Hi there! Thanks for checking in with Flawed yet Functional today! December 3rd is a deeply sentimental day for my family. Today is the day we celebrate the anniversary of my brain surgery which removed a mass of arteries and veins from my right frontal lobe. It seems like a long time ago and yet just yesterday at the same time. Today I’d like to share some reflections on my 9-year AVM anniversary about life after brain surgery. What did my life look like then and where am I now?
To read my story from the beginning click here.
If you take the time to read through my story, you will see that I didn’t quite finish it. It’s hard to write about a certain period in your life and then end the story, because life goes on. My life didn’t end when I finished physical therapy; I went back to work. It didn’t end when I was able to hold my job and my life together again; I just began cleaning and cooking again. Life goes on.
So how do I begin to wrap up that event in my life?
Today I’d like to share where I am today in contrast to where I was after my surgery like a pseudo wrap-up to my story. A major surgery is not the end of your story as it was not the end of my story. The physical and mental condition immediately after brain surgery is not the end of the tale. In fact, two years out from major surgery is not the end; although many doctors will tell you it is!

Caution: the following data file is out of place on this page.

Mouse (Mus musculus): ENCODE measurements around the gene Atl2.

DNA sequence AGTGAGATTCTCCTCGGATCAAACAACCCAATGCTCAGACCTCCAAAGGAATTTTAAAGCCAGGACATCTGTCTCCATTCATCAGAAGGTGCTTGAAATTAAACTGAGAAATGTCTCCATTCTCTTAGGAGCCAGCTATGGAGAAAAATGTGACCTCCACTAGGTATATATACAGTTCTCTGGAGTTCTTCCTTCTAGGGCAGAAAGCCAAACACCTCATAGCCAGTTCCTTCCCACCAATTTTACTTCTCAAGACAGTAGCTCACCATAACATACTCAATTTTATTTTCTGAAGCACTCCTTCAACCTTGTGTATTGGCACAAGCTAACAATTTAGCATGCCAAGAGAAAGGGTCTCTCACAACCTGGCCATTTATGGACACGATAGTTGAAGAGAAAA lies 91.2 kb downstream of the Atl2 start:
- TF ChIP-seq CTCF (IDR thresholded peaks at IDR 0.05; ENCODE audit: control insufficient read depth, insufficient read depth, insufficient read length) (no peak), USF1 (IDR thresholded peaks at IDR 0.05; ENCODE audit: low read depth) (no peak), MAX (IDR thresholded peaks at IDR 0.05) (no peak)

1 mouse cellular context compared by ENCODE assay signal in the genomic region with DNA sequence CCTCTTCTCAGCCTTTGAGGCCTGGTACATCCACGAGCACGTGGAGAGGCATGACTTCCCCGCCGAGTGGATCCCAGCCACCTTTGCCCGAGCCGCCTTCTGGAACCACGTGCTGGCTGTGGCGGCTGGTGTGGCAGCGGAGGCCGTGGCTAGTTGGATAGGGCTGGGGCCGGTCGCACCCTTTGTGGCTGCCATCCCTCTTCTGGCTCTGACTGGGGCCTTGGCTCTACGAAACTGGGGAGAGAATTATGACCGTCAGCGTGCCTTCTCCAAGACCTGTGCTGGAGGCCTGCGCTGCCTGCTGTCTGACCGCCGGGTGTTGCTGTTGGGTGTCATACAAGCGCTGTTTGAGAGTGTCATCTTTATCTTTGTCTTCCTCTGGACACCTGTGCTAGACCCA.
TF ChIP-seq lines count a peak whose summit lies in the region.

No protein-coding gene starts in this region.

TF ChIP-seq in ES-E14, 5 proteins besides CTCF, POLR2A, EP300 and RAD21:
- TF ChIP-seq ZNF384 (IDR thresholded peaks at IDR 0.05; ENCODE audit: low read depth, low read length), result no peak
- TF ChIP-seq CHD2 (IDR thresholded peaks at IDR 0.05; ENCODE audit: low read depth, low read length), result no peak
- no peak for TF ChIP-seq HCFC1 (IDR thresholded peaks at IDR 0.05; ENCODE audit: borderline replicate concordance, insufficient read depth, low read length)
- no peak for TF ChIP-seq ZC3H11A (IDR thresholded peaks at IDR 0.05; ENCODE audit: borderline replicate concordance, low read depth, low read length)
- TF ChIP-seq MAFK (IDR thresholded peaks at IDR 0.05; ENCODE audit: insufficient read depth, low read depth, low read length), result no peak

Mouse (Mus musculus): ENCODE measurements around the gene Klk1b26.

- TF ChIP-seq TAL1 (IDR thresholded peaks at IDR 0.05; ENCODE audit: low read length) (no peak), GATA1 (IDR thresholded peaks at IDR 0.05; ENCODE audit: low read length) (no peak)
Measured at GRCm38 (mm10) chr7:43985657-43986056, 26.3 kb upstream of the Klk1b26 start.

The brain and body God has given you is an amazing creation. The things you can continue to learn is incredible. If you find yourself in a time of discouragement over your health or physical condition today, I hope you find encouragement here today, friend.
When I woke up from surgery I was paralyzed on the left side of my body. I could not move my left arm, leg, hand, or foot. However, I did have a slight sense of touch. When the left side of my body when it was poked, it felt like a far-off other-body pain.
Now I walk, talk, and move as if I never had the surgery…almost. The only negative physical aspect that remains from the surgery is I am not very coordinated in my left hand.
My left hand is not my dominant hand, so you might think who is coordinated with their left hand? I share with you openly that this used to be a sense of pride in my pre-surgery life. I was quite adroit in my left hand. The ability to fix my hair was one area that I was especially proud of prior to the surgery. I could make my hair look as good on the right side as it did on the left. Many girls know, it is difficult to get hair to be styled symmetrically left to right. The opposite of your dominant side usually looks better than the side of your dominant side. So basically I could twirl my hair brush with my left or my right hand.
After surgery, I could not turn my hair brush with my left hand. It is the one thing that I remember telling the therapist that I wanted to be able to do. I wanted to be able to turn my hair brush with my left hand. I still cannot do that today, but I can’t say that I’ve actually been practicing either! So don’t cry over me not being able to twirl the hairbrush with my left hand. It’s silly, and not the basis for an accurate assessment of healing.